Circuit Training for MMA
An Introduction to Circuit Training
Circuit training is high intensity and combines both anaerobic and aerobic exercise. Users will typically move between several stations throughout the circuit, with little break inbetween each exercise. After a circuit is complete, you can restart the same circuit or move on to another one, depending on your routine. There is usually a one minute break inbetween circuits.
Bodyweight exercises are very common in circuit training routines: you'll be hard pressed to find one that doesn't contain push-ups, pull-ups, or dips. With that in mind, resistance bands and weights are sometimes used, but they are not a constant in the world of circuit training.
How Circuit Training is Beneficial to MMA
Many fighters utilize circuit training, as they are drawn to the high intensity workouts and the high levels of endurance that can be had from following a routine. While circuit training is very good for MMA, it does have some limitations. Mainly, it doesn't build up strength as quickly as traditional power exercises do. It is therefore important to utilize both circuit training and traditional strength training if you want to really create a good routine for mixed martial arts.
Below are the benefits of circuit training in regard to MMA:
- One of the best ways to quickly gain muscular and cardiovascular endurance, due to short pauses and high repetitions.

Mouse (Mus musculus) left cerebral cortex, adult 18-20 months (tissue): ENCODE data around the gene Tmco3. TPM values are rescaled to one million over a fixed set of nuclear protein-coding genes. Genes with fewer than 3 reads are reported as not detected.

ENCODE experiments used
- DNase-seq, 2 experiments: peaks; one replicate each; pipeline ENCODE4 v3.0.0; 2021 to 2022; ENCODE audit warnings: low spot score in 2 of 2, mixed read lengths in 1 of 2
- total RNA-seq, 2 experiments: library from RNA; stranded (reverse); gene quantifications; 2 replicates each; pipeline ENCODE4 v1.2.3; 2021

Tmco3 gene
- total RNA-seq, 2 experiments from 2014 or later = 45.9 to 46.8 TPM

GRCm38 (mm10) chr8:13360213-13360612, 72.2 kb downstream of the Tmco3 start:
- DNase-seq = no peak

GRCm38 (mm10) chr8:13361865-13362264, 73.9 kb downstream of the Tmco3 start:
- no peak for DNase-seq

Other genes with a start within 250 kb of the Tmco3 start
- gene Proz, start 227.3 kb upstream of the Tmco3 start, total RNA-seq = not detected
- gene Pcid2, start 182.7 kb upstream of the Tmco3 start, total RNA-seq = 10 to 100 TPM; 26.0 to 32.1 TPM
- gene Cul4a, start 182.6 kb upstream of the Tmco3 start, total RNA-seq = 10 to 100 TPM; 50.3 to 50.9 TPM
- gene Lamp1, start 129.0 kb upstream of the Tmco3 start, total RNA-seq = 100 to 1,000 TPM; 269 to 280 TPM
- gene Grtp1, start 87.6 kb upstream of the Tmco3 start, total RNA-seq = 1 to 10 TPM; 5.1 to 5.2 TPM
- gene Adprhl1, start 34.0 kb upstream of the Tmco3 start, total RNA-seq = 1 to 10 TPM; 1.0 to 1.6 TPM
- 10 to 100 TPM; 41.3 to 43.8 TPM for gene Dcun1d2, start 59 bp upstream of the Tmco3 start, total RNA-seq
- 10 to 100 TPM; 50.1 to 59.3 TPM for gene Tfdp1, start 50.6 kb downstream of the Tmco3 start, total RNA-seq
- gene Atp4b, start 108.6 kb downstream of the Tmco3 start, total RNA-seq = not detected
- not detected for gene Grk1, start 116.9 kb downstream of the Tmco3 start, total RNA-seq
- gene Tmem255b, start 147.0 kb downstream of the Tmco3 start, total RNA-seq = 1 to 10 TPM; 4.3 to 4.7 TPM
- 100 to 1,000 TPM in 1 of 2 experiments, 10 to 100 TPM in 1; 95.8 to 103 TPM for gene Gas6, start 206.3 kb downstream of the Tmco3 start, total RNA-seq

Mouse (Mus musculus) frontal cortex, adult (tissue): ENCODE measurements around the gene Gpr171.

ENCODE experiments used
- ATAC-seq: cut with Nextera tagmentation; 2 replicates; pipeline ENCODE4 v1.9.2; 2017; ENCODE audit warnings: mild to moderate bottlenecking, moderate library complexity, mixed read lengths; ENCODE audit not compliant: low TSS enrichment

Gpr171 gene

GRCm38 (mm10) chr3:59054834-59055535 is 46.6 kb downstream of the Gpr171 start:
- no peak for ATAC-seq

- Relatively easy to do, as many of the exercises only require bodyweight. You can create an effective circuit using simple home gym equipment.
- Exercises can be modified and moved around to "shock" your body out of a plateau, meaning that it's pretty easy to continue improving indefinitely.
- Additional goals can be set, like completing the circuit 10, 15, or even 20 times. This is a good way to sample overall progress over time.
- Relates to the first point, but having good endurance will allow you to dictate where the fight goes and recover more quickly if you get hurt.
Some Training Tips
As I mentioned before, circuit training isn't the end-all training method for mixed martial arts. It's important to combine it with other routines in order to maximize your gains and get the best out of your workouts.
I'd recommend using a 5-day split similar to this:
- Monday: Circuit training + Strength training
- Tuesday: Circuit training
- Wednesday: Strength training
- Thursday: Circuit training
- Friday: Strength training
This will allot you a single day inbetween strength training sessions, which is great if you utilize a traditional three day split. The circuit training is lumped together, with a long break from Thursday to Monday, which'll allow your body to recover from the hard week. This will ensure that you've improved on Monday and will be able to do your best. Using a 5-day split like this, I'd recommend benchmarking yourself on either Monday or Tuesday, which will be the best days to figure out where you stand in regard to your conditioning.
Make sure you eat plenty of food and water while you're working out; nutrients are absolutely essential so that your body can recover after a hard days work. On top of that, I suggest getting at least 8 hours of rest a day. Oversleeping can actually sap your energy, so never sleep more than 10 or you might end up more tired than you were when you went to sleep.
Circuit Training for MMA
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